Labor union leaders speak out against making Missouri a Right to Work State, saying it wouldn’t create jobs or increase revenue.
Voters said “no” to making Missouri a Right to Work state in 1978. Labor union leaders admit there are fewer union employees in the state casting votes now, and their numbers are down from 33 years ago. However, they say that makes it even more suspect that some Senate leaders are pushing the proposal instead of putting it to a vote of the people.
Representatives from Steelworkers, Plumbers and Pipefitters, Service Employers and the AFL-CIO say Right to Work states that are showing job growth are also offering huge incentives to corporations to locate there.
Clark Brown is a lobbyist for the Service Employers International Union, which has about 15,000 members in Missouri, both in the private and public sectors. He says it’s not included in the Chamber of Commerce six legislative priorities.
“I think that we all stand, organized and different aspects of labor, saying you see the business entities jumping up — they’ve got this “fix six” thing — they don’t even propose Right to Work, they’re not making that big claim that it’s an economic panacea for this state,” Brown says. “And the fact that we’ve got this senator jumping up and down saying it’s a priority for this state, I think it’s really a hidden agenda.”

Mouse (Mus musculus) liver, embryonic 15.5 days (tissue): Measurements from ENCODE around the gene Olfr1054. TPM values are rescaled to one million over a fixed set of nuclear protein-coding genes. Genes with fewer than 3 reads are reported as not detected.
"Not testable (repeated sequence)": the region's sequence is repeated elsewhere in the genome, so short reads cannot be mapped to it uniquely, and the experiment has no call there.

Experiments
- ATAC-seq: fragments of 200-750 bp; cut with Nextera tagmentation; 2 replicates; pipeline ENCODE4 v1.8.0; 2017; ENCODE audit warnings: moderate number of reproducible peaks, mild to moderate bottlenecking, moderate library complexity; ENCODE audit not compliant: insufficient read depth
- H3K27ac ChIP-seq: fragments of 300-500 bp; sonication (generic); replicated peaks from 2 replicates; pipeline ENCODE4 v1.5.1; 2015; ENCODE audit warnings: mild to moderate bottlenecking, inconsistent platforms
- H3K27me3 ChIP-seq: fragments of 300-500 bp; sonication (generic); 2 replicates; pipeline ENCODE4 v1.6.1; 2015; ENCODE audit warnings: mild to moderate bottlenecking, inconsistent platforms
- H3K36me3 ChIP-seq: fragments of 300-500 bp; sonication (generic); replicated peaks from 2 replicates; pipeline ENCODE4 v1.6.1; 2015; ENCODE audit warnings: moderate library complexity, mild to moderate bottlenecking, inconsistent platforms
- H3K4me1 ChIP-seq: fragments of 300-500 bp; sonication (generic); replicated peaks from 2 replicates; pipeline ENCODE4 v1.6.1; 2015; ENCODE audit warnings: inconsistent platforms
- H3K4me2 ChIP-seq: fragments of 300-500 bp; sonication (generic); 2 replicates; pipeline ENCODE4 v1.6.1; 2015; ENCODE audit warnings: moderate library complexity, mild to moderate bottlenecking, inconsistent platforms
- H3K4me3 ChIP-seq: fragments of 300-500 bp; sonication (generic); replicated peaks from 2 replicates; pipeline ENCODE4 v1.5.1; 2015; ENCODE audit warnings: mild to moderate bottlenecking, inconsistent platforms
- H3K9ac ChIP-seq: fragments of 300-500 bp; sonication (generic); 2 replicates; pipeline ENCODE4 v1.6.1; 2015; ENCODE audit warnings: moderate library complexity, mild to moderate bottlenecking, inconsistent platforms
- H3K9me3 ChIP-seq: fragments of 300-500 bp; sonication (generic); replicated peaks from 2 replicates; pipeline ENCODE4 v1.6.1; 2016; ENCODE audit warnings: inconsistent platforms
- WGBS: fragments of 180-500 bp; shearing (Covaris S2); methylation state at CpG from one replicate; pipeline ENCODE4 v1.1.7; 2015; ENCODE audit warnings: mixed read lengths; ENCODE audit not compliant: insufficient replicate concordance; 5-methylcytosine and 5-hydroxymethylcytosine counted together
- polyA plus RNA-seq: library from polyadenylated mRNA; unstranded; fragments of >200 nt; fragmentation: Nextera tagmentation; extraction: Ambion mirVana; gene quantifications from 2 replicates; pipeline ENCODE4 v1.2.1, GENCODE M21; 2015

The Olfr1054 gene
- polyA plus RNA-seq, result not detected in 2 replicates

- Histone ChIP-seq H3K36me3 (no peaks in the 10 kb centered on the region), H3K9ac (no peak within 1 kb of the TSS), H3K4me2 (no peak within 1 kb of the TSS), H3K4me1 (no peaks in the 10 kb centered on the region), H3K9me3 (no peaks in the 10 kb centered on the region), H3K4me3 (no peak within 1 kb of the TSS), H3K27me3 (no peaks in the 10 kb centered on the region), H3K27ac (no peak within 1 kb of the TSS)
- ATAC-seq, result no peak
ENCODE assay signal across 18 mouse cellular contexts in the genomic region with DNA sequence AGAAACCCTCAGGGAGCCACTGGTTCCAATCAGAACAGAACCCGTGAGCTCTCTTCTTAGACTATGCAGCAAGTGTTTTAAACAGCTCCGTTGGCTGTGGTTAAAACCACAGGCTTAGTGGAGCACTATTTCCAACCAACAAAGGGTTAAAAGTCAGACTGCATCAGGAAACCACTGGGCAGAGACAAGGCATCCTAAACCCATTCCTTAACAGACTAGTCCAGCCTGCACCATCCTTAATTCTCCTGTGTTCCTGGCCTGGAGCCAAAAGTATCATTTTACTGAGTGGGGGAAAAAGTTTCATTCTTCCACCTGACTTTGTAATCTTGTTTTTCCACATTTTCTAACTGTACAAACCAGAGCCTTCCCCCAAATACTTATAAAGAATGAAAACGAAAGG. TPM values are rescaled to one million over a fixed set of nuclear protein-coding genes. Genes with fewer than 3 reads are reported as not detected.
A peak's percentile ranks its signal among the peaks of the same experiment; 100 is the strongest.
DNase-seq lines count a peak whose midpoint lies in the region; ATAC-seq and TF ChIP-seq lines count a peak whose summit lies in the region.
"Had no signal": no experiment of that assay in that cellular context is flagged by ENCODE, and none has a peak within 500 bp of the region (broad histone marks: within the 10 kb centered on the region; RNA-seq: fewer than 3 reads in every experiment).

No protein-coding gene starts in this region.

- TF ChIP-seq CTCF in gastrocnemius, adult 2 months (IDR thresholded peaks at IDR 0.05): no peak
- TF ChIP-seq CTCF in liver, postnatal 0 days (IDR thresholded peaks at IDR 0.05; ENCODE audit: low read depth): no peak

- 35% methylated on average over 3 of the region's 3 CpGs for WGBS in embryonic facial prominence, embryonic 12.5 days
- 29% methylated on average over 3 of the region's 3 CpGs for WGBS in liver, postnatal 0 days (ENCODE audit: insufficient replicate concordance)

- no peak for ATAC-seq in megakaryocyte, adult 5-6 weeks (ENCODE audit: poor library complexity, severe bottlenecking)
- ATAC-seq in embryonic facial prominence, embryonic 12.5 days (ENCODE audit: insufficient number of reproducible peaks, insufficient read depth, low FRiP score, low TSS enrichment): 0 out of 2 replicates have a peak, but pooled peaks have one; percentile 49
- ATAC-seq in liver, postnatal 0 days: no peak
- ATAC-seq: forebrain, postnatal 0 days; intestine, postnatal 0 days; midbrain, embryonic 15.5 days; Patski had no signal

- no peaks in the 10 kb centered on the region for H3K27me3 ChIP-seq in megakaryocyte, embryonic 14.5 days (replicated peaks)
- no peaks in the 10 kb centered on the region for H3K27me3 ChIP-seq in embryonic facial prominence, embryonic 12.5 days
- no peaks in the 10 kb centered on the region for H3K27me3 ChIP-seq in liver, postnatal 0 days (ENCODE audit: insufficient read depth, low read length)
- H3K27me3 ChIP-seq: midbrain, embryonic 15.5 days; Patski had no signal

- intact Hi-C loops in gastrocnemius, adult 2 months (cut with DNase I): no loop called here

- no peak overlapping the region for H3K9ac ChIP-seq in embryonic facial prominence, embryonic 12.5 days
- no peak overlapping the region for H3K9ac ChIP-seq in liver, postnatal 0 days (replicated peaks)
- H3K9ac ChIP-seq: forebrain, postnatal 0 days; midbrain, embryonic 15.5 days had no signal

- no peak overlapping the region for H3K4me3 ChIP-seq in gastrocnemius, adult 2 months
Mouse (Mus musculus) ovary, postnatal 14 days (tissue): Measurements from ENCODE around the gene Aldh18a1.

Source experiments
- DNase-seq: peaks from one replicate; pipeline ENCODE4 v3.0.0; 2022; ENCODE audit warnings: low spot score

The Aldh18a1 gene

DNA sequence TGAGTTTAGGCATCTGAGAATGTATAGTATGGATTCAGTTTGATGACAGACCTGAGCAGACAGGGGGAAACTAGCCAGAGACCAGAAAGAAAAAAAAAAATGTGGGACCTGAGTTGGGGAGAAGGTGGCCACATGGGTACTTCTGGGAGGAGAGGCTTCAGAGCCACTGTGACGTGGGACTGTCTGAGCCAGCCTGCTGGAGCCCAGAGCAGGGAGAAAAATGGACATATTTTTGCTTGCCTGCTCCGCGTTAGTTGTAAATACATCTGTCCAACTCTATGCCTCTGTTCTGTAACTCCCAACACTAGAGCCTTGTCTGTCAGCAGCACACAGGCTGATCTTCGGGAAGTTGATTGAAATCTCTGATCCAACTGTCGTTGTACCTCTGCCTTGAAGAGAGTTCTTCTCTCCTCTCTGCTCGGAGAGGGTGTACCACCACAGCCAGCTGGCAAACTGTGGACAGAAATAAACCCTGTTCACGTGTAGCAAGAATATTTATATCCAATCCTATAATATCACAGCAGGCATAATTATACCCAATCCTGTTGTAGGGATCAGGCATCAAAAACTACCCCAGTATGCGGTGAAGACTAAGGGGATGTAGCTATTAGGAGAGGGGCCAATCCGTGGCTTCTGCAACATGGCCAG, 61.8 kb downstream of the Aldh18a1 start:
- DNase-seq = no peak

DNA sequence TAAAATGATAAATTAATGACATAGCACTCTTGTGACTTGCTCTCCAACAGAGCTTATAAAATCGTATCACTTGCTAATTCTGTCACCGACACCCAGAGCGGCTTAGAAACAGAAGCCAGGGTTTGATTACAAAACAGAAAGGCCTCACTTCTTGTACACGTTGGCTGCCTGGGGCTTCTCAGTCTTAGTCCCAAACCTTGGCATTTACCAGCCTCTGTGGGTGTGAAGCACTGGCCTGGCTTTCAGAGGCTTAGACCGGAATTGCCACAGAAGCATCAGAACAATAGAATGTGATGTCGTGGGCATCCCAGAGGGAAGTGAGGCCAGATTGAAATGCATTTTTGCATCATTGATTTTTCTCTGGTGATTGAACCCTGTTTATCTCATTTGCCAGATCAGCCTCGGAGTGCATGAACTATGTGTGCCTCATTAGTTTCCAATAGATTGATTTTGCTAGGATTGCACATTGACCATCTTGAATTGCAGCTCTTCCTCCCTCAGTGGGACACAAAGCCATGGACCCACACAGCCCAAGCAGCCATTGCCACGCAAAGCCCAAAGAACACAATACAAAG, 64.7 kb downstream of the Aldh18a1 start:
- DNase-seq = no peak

Senator Rob Mayer of Dexter in Southeast Missouri is sponsoring Senate Bill 1, which would make Missouri a Right to Work state. The initiative has also been championed by Senator Jason Crowell, also of Southeast Missouri in Cape Girardeau.
Reporters asked if perhaps it was a regional issue. Members of the AFL-CIO pointed out that a company looking at locating in Southeast Missouri changed its mind and set up in Blytheville, Ark., instead.
All of Missouri’s neighboring states are Right to Work except for Illinois and Kentucky.
Union leaders say now, approximately 10 to 20 percent of the work force are union members; in 1978 it was just over 30 percent.